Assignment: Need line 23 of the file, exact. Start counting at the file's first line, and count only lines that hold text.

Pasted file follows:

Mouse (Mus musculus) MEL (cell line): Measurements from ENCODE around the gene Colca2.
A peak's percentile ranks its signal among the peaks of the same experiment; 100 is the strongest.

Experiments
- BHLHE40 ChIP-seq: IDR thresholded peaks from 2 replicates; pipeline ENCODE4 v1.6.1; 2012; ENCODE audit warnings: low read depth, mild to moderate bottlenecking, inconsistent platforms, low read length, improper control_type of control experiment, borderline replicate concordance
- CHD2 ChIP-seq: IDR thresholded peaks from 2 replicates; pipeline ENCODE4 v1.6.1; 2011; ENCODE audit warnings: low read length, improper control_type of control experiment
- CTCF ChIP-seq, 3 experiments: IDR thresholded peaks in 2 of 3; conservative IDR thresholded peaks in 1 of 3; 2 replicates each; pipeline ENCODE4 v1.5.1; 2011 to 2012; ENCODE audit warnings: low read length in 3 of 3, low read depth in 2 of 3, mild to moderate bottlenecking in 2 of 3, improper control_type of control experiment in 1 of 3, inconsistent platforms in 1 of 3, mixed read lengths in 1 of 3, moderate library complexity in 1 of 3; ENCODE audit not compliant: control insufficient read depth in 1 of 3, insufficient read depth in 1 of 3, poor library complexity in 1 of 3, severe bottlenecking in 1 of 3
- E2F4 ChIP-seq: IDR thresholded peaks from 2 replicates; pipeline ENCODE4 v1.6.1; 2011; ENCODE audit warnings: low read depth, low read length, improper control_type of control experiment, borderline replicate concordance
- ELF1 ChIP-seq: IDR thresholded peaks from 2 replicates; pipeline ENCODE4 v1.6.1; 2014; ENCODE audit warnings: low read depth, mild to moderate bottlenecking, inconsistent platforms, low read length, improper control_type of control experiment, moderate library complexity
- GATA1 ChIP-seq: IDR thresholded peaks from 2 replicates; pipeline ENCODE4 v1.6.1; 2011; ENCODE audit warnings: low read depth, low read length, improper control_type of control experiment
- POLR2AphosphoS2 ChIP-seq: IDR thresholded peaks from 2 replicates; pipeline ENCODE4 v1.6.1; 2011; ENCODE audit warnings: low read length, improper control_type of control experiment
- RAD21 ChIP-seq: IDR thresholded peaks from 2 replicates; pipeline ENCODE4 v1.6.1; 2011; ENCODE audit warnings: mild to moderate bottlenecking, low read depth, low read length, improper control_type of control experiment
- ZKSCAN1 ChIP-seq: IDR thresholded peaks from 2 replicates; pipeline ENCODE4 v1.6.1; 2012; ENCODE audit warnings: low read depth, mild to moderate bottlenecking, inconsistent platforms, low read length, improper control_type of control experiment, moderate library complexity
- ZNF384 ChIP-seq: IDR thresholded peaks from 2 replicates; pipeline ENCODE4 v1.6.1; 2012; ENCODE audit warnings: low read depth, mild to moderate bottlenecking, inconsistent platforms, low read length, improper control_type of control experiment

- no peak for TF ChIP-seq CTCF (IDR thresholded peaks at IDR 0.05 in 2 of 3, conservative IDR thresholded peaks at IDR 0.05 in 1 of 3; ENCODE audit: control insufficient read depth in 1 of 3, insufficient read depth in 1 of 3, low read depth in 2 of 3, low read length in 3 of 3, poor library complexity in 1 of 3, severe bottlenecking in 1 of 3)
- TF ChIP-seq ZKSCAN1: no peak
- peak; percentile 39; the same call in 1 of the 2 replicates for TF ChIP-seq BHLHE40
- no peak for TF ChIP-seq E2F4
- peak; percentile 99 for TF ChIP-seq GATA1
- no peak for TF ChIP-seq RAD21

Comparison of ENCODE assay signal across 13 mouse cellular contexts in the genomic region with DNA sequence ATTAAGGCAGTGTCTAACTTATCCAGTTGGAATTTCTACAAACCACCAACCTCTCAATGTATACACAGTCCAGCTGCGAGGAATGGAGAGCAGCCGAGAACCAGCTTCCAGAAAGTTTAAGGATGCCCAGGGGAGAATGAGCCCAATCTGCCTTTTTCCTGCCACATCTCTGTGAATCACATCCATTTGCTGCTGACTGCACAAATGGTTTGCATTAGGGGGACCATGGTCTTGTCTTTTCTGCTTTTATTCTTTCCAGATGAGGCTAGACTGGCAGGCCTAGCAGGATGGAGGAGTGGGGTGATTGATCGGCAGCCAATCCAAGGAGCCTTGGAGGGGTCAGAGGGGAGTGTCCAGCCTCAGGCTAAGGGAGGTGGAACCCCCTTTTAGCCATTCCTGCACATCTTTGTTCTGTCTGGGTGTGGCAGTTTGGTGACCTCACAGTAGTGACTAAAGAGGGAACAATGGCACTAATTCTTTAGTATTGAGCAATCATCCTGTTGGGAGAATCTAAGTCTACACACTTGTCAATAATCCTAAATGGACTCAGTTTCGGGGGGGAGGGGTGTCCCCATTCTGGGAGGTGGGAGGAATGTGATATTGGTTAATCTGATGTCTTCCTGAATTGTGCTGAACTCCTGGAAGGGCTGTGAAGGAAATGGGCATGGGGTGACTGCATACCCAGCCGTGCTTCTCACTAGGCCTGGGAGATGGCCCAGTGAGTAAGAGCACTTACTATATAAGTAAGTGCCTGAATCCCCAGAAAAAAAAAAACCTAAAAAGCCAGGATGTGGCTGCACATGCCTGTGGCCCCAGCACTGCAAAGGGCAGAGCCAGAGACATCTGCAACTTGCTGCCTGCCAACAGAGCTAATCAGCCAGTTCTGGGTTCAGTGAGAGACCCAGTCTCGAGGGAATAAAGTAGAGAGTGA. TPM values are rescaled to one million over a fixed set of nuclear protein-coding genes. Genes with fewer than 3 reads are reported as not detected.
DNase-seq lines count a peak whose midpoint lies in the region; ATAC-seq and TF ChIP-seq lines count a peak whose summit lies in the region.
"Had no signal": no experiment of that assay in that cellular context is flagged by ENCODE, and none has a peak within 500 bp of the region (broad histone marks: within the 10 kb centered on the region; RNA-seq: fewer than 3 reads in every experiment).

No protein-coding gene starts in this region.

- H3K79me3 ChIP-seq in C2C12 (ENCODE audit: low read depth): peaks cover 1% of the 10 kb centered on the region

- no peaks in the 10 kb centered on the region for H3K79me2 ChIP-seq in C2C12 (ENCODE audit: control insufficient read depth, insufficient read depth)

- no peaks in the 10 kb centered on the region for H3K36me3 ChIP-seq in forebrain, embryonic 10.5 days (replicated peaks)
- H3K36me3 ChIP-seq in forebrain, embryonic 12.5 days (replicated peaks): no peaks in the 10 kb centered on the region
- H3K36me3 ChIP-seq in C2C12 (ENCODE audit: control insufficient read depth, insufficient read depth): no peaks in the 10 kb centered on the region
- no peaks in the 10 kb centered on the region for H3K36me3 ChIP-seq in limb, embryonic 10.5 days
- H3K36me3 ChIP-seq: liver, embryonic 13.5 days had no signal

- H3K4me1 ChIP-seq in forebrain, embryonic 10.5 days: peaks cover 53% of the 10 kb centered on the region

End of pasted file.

No protein-coding gene starts in this region.